Syncing Aliases on Linux and Windows
I used to be somewhat hesitant to use aliases, because it got annoying when they weren't set on other servers. Still, I got slowly more and more annoyed with not using aliases, so I had to find a solution. This is what I came up with after a few tries.
I needed a simple solution that would work on all Linux servers, so it shouldn't require git or any specific programming language, which could disqualify some of our database servers. It should also work on my Windows PC's with Cmder, so it also works in my VSCode editor, because it's set up to Cmder as terminal.
- No requirements. Not even Git.
- One-line install / setup.
- Easy to edit aliases source.
- Always up-to-date (fast sync).
- Works for both Linux (Ubuntu) and Windows Cmder.
I decided to use GitHub's Gist for my aliases, because it can render "raw" files, and it's simple, fast, has revisions and secure (2FA) - but you can use any online service you'd like. Pastebin and Gitlab Snippets also works.
The aliases are then updated on each SSH login from the remote source (Gist), and on Windows, your aliases will be updated when you start Cmder.
- The Gist has to be public, so the servers can fetch the content without authorization (it's just aliases, who cares).
- Gist caches files for a couple minutes, so if your aliases aren't showing, just try again in 2-3 minutes.
- On Linux, it overwrites your
~/.bashrcfile, if it exists.
- macOS: This has not been tested on macOS, but it seems
wgetis not default installed. Instead, you can use
curl -O(or install wget) - just know some Linux servers may not have
curlinstalled. I choose
wgetbecause all Ubuntu servers has this by default, and in my testing
wgetwas a slightly faster than
Step 1 - Creating Your Aliases
Create a new Gist and name the filename
Then, add in all your aliases in Linux style, e.g.
alias ll='ls -alh --show-control-chars -F --color' alias gl='git log --oneline --all --graph --decorate' alias gs='git status'
Save the Gist as public.
Step 2 - Alias for Updating
Now, we need a simple alias so we can easily update our aliases from Gist.
Get the raw URL for your
.bash_aliases Gist file (click the "Raw" button) and then add this to your
.bash_aliases Gist file:
alias alias_update_linux='wget -O ~/.bash_aliases <URL> && source ~/.bash_aliases'
⚠ Remember to replace the
<URL> with the raw URL.
This means when you run the command
alias_update_linux it will set the newest aliases from Gist.
The reason it's called
_linux in the end is because the syntax is different for Windows (we'll get to this later).
Step 3 - Gist Version (optional)
I've also added an alias, which contains the version of the Gist, but this is of course optional and can also be seen by the list of aliases. However, Gist uses cache so if you want, make sure you have all the aliases you can add this to your Gist file:
alias alias_version='echo version 1.0'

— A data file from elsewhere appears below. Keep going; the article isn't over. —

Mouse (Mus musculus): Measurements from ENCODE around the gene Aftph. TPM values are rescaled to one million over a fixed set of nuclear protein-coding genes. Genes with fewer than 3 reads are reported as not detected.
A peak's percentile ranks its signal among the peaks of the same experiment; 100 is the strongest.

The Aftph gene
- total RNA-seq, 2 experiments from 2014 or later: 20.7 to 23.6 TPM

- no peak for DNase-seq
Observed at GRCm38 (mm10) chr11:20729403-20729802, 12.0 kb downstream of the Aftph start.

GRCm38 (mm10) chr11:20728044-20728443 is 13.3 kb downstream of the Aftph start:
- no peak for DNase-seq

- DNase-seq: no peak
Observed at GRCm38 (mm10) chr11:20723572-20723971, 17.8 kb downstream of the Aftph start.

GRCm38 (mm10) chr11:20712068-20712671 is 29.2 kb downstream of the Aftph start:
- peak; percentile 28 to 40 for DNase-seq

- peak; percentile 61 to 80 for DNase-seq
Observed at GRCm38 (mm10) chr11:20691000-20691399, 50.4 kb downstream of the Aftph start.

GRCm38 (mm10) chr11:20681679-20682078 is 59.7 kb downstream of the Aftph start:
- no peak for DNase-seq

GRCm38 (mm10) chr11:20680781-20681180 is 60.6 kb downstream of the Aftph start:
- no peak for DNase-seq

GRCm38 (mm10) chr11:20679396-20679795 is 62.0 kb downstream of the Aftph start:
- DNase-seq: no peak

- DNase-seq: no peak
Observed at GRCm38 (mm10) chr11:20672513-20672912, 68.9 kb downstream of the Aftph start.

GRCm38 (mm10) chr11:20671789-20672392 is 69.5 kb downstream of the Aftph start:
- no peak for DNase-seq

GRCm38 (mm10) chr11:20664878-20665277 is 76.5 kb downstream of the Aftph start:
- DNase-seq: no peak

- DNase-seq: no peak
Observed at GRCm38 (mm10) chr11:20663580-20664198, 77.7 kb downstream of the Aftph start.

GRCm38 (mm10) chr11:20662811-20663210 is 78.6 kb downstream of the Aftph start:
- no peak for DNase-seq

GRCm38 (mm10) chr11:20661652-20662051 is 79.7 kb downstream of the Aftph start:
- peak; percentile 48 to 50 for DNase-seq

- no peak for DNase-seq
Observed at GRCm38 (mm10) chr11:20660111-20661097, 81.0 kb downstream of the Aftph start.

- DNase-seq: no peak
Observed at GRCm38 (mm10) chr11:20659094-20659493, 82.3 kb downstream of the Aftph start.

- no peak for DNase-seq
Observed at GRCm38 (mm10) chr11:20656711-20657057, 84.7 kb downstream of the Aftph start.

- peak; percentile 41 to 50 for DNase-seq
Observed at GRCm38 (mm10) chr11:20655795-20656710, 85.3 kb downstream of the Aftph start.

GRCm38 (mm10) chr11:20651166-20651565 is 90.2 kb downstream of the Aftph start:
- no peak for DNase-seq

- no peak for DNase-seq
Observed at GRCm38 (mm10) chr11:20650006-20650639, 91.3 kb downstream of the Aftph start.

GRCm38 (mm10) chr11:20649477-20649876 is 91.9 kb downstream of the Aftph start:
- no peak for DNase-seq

Remember to bump this version every time you edit your Gist file. Then you can run
alias_version and it will show the latest version fetched from Gist, so you know if you are up to date.
Step 4 - Setting Up Linux Servers
First Time Setup
Run this command to overwrite your current
~/.bash_aliases file, and load the aliases.
wget -O ~/.bash_aliases <GIST-RAW-URL> && source ~/.bash_aliases
Remember to replace
If you type
alias now, you should see a list of the aliases from your Gist file, and if you added the version alias, you can see which version you are using.
Auto Sync on SSH Login (Linux)
Unless you want to manually run
alias_update on every ssh login on all servers, you can automatically run the command every time you login via ssh, so you're always up to date.
~/.bashrc and add this to the bottom of the file:
Now you always have the latest aliases when you connect to your server.
You might think this is going to slow down SSH logins, but in my experience, it's unnoticeable because Gist is so fast: ~0.030s. Try it yourself:
Step 5 - Windows Setup
On Windows, I'm always using Cmder as my terminal. PHP and Composer is required for this to work.
In Cmder you can add new aliases using
alias, and they will still be available after a reboot, but they won't be synced up to the Gist file.
Make sure Composer's directory for vendor binaries is set in your PATH, for me it's located at
Run this to install setaliases:
composer global require xy2z/setaliases
Then, run this command in Cmder to automatically run "setaliases" every time Cmder starts.
echo setaliases <GIST-RAW-URL> >> %CMDER_ROOT%/config/user_profile.cmd
Restart Cmder, and your aliases should now be available, and updated on each new instance.
If you want, you can then go back to edit your Gist file, and add this alias for manually updating windows aliases:
alias alias_update_windows='setaliases <GIST-RAW-URL>'
Windows (Cmder) and Linux don't use the same alias syntax, and stuff like 'sudo' doesn't exist in Windows, so the aliases needs to be formatted before it will work as expected in Cmder/Windows.
PHP and Composer makes it easy to install, update and remove the "setaliases" script, and since I'm a php developer, I always have those installed.
- To list all your aliases, and see the current version, run
- Remember that aliases has tab support, so if you have many custom aliases you can prefix them. If you prefix your aliases with "my" you can type "my" and hit tab twice, you'll see a list of all your prefixed aliases.
- Watch for new releases on the setaliases repo, for future bug fixes, etc.
- Can't remember the alias? Search using
alias | grep <keyword>
- If you added the
alias_versionalias, you can run it after the update command, so you can see current alias version on each update.
If you have any alias tips feel free to post them in the comments.